7 web design mistakes every beginner makes

Experimenting and making mistakes is an important part of learning. Each year in my work as a university lecturer, I see new students making the same sorts of mistakes in their web design work. Hopefully by identifying those issues here, we can better learn to avoid them.

01. Lack of overall vision

Every web page exists for a reason, whether it is to convey information, provide entertainment, sell a product or service or allow the user to perform a task. Every element on the page needs to work in service of this purpose.

Look over your design: the function of each element should be clear, and anything that doesn't support this purpose should be removed. Things that are clickable need to look like they are clickable – whether that's through underlining, styling as buttons or another visual system, the key is to be consistent.

You should aim to create a clear visual hierarchy, so the user can easily scan the page and pick out key information or functions. The tone and styling of your page should reflect the purpose of the site, but the content itself is the most important part of the design. If your site is there to promote your skills as a web designer, perhaps we don't need to hear about your passion for stamp-collecting? Think about why the user has come to the site, and what you want them to do when they get there. Carefully consider how you organise the information and functionality – for example, don't unnecessarily break a site into multiple pages if it would work better as a single page that scrolls.

It's fun to keep up with fashion, but it's more important to stick with core design principles. For example, classic Olympic Games posters from the mid-20th century still look fantastic today, while many of the skeuomorphic 'Web 2.0' websites of the early 2000s, with their bevels and glass effects, already look dated. The stereotypical 'hipster' look of silhouetted anchors and moustaches is already heading the same way.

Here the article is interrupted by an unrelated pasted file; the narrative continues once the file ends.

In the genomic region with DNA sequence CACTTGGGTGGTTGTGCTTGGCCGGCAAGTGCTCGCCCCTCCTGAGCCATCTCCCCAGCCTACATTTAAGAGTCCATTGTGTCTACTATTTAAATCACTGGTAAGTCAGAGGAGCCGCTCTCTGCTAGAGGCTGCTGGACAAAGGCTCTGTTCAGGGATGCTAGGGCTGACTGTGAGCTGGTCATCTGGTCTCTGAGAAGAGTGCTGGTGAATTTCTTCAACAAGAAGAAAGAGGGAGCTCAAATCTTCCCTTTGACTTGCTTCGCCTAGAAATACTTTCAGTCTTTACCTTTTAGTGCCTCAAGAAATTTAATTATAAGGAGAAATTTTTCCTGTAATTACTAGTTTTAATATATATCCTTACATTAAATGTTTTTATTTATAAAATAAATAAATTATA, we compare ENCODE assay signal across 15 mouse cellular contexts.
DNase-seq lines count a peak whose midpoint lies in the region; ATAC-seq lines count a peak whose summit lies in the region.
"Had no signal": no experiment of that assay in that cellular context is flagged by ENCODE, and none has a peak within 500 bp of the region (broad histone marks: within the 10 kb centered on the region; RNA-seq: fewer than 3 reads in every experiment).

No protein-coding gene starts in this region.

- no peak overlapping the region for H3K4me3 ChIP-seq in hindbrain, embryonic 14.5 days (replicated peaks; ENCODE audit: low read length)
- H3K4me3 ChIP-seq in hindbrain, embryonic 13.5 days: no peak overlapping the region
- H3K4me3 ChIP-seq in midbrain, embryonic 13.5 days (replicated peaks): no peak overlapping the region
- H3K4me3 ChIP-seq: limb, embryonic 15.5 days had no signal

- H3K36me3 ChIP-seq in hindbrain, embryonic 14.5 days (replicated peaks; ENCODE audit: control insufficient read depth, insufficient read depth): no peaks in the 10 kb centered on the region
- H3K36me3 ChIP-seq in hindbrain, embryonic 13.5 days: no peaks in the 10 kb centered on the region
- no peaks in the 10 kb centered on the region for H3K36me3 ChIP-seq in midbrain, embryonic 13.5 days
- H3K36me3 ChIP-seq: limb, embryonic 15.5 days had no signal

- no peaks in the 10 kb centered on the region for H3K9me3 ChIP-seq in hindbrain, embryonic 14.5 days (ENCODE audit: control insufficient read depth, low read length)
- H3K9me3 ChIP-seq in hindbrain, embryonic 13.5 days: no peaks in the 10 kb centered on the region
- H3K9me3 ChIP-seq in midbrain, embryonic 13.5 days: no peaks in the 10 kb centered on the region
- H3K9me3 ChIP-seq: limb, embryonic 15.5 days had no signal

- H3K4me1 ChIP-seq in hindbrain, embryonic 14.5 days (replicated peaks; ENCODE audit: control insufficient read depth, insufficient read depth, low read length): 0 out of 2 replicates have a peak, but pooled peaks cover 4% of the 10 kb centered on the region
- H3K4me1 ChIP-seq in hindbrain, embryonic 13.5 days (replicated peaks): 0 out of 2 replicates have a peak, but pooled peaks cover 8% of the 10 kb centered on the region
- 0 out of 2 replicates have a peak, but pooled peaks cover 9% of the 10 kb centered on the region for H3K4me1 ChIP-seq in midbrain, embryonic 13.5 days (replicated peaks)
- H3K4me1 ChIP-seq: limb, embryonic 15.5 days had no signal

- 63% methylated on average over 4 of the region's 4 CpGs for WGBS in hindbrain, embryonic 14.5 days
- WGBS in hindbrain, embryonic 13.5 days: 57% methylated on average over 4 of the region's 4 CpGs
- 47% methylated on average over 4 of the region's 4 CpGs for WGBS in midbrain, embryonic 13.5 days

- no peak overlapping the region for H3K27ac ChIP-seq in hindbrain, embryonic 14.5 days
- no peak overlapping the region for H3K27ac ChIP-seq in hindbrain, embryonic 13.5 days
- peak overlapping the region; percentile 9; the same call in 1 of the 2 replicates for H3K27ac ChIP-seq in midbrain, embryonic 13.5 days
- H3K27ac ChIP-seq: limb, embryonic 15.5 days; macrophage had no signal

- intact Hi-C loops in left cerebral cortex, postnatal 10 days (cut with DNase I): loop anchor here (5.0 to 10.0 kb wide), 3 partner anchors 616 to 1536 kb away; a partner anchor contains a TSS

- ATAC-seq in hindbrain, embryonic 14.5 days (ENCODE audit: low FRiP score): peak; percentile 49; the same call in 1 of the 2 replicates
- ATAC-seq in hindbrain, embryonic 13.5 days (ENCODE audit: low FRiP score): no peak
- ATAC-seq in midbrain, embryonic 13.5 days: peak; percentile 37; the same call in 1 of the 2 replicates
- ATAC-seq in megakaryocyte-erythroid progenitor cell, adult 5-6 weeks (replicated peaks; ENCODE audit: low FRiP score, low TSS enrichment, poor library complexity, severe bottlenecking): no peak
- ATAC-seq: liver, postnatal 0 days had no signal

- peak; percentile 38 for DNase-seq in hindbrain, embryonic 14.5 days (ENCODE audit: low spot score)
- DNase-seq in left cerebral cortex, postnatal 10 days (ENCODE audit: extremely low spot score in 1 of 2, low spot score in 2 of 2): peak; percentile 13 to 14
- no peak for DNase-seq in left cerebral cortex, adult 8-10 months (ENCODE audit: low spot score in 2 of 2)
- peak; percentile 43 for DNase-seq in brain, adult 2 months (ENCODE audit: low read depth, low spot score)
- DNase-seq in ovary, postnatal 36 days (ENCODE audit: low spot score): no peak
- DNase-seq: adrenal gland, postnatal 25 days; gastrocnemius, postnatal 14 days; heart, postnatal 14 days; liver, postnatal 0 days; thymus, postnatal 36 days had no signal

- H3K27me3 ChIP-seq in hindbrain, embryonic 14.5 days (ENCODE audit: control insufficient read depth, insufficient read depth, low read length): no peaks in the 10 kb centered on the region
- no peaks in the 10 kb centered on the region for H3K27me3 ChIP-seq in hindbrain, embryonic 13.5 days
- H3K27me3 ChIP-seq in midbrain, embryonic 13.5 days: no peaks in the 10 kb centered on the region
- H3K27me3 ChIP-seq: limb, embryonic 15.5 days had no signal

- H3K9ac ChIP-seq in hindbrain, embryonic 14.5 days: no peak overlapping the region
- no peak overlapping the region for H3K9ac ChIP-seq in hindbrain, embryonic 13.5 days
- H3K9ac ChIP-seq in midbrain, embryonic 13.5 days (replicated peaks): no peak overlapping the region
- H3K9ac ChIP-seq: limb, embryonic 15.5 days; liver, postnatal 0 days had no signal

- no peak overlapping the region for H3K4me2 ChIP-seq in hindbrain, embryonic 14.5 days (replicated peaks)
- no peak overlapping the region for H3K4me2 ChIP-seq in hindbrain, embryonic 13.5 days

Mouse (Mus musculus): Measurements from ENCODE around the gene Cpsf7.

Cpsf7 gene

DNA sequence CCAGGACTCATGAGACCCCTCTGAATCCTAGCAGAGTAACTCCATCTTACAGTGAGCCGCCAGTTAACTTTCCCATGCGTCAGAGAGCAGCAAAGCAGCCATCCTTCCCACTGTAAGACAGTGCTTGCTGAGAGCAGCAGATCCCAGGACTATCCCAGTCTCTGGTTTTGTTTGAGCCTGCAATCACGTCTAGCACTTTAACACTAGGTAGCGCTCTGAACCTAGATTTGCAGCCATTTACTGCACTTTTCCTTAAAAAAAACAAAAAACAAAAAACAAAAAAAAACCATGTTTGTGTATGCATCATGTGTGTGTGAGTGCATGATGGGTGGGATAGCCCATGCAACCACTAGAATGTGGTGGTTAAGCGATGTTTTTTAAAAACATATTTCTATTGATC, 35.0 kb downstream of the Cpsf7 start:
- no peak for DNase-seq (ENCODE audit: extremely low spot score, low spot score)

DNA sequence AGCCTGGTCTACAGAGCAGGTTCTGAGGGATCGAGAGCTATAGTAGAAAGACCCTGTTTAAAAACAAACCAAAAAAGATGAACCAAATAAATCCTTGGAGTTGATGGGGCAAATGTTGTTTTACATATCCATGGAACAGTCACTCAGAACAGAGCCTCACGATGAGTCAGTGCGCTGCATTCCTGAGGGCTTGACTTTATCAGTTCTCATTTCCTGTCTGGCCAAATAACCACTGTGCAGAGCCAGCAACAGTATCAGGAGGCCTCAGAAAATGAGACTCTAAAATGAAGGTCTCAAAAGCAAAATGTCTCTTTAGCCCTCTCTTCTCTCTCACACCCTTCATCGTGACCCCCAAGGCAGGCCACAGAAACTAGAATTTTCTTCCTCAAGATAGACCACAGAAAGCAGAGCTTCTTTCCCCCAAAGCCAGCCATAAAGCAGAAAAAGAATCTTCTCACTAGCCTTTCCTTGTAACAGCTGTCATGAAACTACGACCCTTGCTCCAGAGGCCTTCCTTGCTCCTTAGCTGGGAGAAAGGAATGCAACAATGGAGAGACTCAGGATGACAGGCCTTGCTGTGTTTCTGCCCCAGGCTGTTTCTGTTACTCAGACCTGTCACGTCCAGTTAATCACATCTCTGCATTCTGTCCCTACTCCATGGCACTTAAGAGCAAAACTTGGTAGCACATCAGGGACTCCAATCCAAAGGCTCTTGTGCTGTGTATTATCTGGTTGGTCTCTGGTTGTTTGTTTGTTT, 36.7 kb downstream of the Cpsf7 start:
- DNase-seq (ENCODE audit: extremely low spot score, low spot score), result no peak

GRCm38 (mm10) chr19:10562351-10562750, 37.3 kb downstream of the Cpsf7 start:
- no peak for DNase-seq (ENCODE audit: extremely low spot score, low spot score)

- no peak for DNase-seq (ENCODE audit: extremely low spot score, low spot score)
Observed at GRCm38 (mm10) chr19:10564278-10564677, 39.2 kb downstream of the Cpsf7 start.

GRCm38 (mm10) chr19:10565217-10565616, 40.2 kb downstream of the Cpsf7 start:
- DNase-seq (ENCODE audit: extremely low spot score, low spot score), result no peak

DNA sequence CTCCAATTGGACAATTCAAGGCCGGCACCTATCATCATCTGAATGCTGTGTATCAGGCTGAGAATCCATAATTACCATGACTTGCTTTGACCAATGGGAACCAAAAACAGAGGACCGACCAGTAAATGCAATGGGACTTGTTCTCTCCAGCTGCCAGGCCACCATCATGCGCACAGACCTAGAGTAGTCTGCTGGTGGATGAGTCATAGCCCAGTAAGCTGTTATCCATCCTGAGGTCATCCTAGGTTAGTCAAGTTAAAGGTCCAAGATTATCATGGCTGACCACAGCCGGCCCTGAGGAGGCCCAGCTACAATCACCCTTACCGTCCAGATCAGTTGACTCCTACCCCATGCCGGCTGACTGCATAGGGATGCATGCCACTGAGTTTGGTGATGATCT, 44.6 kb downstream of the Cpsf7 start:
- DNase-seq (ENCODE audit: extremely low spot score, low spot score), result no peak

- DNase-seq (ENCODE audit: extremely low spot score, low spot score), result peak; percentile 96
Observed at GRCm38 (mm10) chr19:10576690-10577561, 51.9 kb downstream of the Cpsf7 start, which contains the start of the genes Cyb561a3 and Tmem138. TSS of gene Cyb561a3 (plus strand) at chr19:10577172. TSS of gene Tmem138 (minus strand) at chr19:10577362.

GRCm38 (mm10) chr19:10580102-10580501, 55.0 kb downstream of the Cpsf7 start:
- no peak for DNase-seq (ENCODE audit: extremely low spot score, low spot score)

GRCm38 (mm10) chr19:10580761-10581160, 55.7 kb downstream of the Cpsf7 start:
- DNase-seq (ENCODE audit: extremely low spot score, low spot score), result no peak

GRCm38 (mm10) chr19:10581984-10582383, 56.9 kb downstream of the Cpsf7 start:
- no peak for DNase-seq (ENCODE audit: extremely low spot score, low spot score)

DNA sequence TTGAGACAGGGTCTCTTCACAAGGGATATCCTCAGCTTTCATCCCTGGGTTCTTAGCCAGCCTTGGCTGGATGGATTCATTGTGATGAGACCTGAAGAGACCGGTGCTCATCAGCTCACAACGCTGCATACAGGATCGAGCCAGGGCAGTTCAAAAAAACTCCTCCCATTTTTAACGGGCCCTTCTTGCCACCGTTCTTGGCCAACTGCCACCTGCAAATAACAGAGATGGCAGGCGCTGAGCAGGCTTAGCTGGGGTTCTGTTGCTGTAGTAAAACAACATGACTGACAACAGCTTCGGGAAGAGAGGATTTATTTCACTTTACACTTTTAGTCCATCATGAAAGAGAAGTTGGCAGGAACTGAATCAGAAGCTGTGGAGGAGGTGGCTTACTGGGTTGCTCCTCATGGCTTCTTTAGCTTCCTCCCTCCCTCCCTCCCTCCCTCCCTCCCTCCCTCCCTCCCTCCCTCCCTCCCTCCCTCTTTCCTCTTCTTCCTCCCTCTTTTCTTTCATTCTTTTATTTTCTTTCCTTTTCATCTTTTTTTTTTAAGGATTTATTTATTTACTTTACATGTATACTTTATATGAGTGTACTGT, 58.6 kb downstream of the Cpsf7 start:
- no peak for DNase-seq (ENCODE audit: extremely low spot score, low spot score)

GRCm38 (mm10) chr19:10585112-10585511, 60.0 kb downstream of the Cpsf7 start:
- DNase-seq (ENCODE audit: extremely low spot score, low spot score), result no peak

The key is to stick to the principles of typography, image and layout, rather than mindlessly applying meaningless iconography or tricksy CSS and Photoshop effects. Sometimes less is more, and just because you can make a jQuery image carousel or parallax scroll effect, it doesn't mean you should.

Nobody is born with good taste (I certainly wouldn't claim to have it!) and taste is, of course, subjective. But by exposing ourselves to well-designed things, we can definitely gain an appreciation for good design over bad, and hopefully see the mistakes in our own work more easily.

03. Not aligning to a grid

Although the grid-lines are invisible, most professional designers align their work to a strict grid, often made up of eight, 12 or 16 thin vertical columns. These columns should be evenly sized and spaced, with clear margins and gutters separating them. Visual elements can span one or more columns, so in practice the 12 thin 'columns' might be divided into three actual text columns, and at other times an image might span all 12. Varying how these columns are broken-up can help to stop the design looking too much like a rigid table.

Grid systems originated in print design, but have come to the web via frameworks such as 960 Grid System and more recently responsive systems such as Skeleton, which are able to dynamically alter the size and number of columns based on screen resolution. Remember, visual elements should either clearly line up, or clearly look like they are not meant to. Where things almost line-up, but don't quite, is where they start to look weird. Also look out for 'orphaned' words or elements that wrap into unexpected places. It's normally better to 'design in the browser' than in Photoshop, as you'll get a more realistic idea of how the site looks.

At the very least, a webpage should normally centre within the browser width, rather than leaving the page content anchored to the left with an empty void to the right (I'm looking at you, TSB).

White space can be lovely; not if you're doing it like this, though

White space can be lovely; not if you're doing it like this, though

04. Poor text treatment